2.4  The House of Lords has an excellent record in Select Committees which cut across Department responsibilities (European Union and Science and Technology). Consideration should be given to augmenting these with other Cross Departmental Committees (Equal Opportunities, Social Exclusion, Freedom of Information, The Green Environment, Urban Affairs and Human Rights).

  2.5  For some of these it would be appropriate to establish Joint Committees modelled on the Joint Committee on Statutory Instruments.


  3.1  The Second Chamber should have the responsibility to consider and the power to amend, Government legislation, but not to block or veto any legislation for which the Government has been given a mandate at the most recent General Election.

  3.2  Accordingly the present delaying power in relation to public, non-money bills should be fixed at 12 months.

  3.3  The Salisbury Convention should be entrenched and extended to all Government Bills that have been a manifesto commitment.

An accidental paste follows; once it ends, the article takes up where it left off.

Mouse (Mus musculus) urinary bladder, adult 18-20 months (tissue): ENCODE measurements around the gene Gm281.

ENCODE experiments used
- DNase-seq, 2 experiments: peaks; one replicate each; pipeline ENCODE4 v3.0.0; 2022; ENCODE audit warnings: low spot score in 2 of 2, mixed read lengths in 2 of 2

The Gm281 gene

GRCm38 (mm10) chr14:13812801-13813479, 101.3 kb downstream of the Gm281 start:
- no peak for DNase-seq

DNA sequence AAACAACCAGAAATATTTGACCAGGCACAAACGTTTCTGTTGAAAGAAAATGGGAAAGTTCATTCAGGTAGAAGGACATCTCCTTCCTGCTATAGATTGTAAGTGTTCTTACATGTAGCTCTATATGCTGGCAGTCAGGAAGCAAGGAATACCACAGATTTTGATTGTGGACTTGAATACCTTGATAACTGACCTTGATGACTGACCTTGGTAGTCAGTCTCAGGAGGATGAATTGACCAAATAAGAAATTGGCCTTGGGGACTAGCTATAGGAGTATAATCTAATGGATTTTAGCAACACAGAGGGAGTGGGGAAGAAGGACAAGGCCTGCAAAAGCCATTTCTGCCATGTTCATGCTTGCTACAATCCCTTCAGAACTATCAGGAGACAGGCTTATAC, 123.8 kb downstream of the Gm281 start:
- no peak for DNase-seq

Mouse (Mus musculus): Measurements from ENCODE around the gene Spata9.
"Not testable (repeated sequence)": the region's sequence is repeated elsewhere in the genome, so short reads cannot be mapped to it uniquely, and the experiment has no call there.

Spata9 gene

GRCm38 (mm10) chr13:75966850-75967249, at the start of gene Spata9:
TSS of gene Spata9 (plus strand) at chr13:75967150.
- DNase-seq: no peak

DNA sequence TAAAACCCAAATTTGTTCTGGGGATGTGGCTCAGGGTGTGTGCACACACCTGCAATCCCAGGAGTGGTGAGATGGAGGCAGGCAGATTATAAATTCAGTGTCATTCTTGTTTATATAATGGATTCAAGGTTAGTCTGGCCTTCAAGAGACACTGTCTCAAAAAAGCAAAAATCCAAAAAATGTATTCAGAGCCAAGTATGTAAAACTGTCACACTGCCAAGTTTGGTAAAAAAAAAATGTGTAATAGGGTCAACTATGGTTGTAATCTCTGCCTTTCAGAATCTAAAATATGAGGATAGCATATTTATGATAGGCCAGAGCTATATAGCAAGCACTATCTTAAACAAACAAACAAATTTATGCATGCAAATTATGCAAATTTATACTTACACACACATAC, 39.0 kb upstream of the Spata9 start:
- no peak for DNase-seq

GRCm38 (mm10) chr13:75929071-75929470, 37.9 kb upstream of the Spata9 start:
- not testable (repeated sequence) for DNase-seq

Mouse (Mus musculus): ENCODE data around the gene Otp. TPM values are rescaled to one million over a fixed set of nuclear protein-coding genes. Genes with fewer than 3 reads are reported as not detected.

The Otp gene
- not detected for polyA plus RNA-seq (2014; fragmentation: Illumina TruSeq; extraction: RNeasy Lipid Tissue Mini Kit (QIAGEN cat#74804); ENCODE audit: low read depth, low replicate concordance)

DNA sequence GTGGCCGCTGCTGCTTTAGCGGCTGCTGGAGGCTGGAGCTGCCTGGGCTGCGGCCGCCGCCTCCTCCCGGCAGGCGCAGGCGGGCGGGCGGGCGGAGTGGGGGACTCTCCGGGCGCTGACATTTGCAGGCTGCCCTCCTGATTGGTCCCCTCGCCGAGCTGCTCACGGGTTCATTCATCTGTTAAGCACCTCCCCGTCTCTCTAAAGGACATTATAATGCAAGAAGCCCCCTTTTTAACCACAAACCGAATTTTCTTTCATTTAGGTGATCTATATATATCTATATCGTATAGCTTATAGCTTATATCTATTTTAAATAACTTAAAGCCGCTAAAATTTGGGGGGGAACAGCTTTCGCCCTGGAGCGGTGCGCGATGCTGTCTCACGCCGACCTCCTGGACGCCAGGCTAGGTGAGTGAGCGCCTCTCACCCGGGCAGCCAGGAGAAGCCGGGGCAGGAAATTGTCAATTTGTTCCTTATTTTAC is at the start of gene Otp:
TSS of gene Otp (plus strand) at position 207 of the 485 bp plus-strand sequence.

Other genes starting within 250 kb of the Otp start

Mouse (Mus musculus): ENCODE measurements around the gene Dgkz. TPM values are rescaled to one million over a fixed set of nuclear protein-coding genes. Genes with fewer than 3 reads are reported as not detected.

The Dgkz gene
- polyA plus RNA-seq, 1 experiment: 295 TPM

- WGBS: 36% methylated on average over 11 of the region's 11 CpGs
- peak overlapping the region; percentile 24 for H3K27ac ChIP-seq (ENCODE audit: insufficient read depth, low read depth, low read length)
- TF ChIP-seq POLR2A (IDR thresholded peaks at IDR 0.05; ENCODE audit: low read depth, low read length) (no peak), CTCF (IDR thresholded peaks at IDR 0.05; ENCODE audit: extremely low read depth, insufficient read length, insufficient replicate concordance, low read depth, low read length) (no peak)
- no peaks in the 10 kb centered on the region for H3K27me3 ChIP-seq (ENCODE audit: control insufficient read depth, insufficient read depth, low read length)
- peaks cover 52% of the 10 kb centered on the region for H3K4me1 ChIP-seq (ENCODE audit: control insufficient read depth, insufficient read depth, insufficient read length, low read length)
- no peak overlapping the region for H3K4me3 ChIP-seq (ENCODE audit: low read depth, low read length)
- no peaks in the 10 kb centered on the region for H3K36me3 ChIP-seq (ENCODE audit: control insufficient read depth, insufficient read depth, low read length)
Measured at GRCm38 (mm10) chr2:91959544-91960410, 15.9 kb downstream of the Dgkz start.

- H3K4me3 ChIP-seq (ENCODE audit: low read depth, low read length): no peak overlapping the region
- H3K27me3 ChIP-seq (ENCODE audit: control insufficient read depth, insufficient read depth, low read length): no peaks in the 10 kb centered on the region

3.4  The Second Chamber should undertake pre-legislative scrutiny of proposals (Delegated Powers and Deregulation Committee).

  3.5  The Second Chamber should be able to debate, in Committee, those Statutory Instruments it deems to be of importance and to take evidence relating to them from outside bodies.


  4.1  The Second Chamber should have a specific responsibility to be the guardian of the Constitution, by means of a Select Committee on the Constitution.

  4.2  The HSC identifies 15 pieces of constitutional legislation, which were introduced between 1997 and 2000. These and other relevant Acts should be monitored by the Second Chamber, which should also consider and report on new constitutional legislation or amendments to existing Acts.

  4.3  There should be a six-month period allowed for such consideration.

  4.4  A Select Committee on the Constitution should advise Parliament on other constitutional questions that arise out of legislation, common law or convention.


  5.1  The membership should be wholly elected, on the principle that it is for the electorate to determine who sits in Parliament.

  5.2  Membership of the Second Chamber should disbar a person from being a Minister in the Government; this would reinforce the Second Chamber as a House of Scrutiny, by providing a degree of separation and independence from Government.